Friday, 16 December 2016
I was created in a dusty workshop on the very edge of Bombay, a hundred-and-fifty years ago. I had beautiful fire opals set into the copper overlay on my finger loops, an iron body and deadly steel claws. Most weapons like me are made to intimidate, large, brutish masses of iron that weigh a tonne. I was slender, delicate, graceful. I was a weapon still, not an accessory.
The woman who commissioned me picked me up from the shop two days after I was completed. She was the wife of one of the gang leaders in the heart of Bombay. She paid for me in carefully counted coins, tucked me into her saree and left. We walked for a while, until the woman spotted a free rickshaw. I would have though she had her own private one, as the gangs on the coastlines controlled almost all of the exports, making them incredibly wealthy. I didn’t worry too much about the details, as I was too excited about my future.
The rickshaw ride was slow; we’d hit rush hour at its peak. Eventually we reached one of the richer parts of Bombay, far from where the gang operated. We stopped outside a large house. I was tucked out of sight before we entered the house. A servant greeted us, who addressed the woman as ‘Mrs. Sunita’ and said her tea was waiting on the balcony.
A few hours later, Sunita’s husband rode up to the house. When Sunita spotted him, she leant over the balcony and waved. Rahul, I think his name was.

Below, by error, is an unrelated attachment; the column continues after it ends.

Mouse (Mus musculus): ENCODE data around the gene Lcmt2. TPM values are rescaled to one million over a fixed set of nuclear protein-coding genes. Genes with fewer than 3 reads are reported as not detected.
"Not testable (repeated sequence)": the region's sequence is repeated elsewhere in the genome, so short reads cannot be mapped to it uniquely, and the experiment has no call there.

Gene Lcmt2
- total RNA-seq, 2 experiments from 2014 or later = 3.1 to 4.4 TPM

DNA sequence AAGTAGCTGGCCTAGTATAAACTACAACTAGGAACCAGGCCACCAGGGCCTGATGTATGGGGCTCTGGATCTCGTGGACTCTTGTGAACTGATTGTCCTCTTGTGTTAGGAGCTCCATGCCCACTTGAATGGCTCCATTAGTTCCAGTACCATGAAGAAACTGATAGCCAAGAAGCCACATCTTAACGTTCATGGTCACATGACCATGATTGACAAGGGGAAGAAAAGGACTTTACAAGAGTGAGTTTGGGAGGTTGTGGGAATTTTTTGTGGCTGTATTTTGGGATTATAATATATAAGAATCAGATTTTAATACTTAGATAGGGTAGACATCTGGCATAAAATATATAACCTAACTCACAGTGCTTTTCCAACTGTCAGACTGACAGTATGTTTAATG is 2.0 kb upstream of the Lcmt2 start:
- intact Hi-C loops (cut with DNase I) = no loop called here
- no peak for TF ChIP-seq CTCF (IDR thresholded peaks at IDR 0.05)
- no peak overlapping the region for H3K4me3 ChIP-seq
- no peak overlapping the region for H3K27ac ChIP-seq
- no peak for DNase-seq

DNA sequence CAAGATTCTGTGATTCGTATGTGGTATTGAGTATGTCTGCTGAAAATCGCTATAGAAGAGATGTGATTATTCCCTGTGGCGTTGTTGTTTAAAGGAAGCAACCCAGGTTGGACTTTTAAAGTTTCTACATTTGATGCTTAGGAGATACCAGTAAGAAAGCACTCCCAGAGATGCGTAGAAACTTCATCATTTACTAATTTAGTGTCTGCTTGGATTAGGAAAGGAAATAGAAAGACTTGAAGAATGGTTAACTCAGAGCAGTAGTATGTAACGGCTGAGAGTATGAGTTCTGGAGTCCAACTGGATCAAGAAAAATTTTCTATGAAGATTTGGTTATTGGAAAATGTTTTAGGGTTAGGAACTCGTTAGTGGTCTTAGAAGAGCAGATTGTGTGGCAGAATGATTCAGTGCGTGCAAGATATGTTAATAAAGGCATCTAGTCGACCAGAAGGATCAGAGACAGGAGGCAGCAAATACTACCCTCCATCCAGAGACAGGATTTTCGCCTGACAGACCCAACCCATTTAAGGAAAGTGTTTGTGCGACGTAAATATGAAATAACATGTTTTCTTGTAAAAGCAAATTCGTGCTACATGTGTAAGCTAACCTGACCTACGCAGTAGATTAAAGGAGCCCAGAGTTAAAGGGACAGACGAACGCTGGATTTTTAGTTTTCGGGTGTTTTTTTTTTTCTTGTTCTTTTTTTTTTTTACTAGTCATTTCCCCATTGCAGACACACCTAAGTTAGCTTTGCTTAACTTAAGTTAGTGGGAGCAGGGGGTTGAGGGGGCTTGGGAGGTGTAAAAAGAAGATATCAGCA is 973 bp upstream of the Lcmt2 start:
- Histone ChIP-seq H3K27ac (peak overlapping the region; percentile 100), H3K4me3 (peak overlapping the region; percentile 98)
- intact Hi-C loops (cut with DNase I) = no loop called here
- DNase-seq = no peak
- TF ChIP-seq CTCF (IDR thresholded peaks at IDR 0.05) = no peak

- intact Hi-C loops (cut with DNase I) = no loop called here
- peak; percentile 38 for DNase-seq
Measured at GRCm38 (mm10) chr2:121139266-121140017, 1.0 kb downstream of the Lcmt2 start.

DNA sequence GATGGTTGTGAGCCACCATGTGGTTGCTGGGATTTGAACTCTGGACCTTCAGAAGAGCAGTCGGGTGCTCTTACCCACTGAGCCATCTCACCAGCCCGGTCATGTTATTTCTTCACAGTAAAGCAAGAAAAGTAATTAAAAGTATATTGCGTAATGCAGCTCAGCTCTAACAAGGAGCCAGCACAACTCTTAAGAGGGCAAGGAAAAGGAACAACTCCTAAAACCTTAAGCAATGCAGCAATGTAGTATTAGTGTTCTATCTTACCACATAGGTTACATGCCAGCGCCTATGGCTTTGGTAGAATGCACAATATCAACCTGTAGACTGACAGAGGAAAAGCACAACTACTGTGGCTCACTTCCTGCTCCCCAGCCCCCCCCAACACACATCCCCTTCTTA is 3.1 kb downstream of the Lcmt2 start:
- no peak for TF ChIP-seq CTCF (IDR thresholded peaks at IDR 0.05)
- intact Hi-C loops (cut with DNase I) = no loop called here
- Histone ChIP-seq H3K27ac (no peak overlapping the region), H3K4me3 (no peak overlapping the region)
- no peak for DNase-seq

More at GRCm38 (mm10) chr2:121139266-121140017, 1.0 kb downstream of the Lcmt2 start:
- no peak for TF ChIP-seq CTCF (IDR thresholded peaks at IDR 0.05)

‘You have it?’ He asked quietly, ‘The leader of the Temple Road gang is coming, alone.’
‘Here.’ Sunita placed me on the sill of the balcony. Rahul seemed pleased. I couldn’t tell whether he was a good man or not.
That evening, the tallest and roughest looking man I have ever seen grace the streets of India came to the house. Everything about him was unsettling, actually. Rahul and Sunita greeted him, seemingly familiar with this feeling. I was in Sunita’s hair, thick, black curls twisted around me. They ate, tension in the air between the polite conversation. Eventually, Rahul got up from the table.
‘Excuse me for a minute. I am fetching the money. Sunita, please show our guest the numbers of the operation.’ Rahul shut the door carefully behind him.
Sunita crossed the room and opened a corner cupboard to retrieve some papers to show the tall man. She placed these on the table before going back to the cupboard and taking me out of her hair. She pursed her lips, stood behind our victim, and slid her finger into the finger loops. She put one hand on the back of the chair and with all her strength, drove my blades into the back of the tall man’s neck. I hit the nerve as the man yelled out. Sunita removed me and the blood trickled lazily out of the four wounds. He fell off the chair. It took us a few seconds to notice one of my claws was missing.
I could see the end of it sticking out from the man’s neck, I never forgot the empty feeling of trading a part of myself for taking a human’s life. Sunita sat opposite the dead man and waited for Rahul. He came into the dining room gleefully and chuckled when he kicked the dead man’s face in. I decided that Rahul was worse than he looked. He picked me up, dropped me into a pocket. Next thing I remember, I was back at the workshop and my opals were gone. I was shoved into a box and there I waited. A red-faced Englishman came to the abandoned workshop and spotted me. Took me to a cold museum, via a cold English boat, to sit alone in another box for another 10 years, before my opals were replaced by coloured glass and I was placed next to a quiet giant of a tiger’s claw. A much finer weapon than me. I really am just an accessory.
by Dora Gould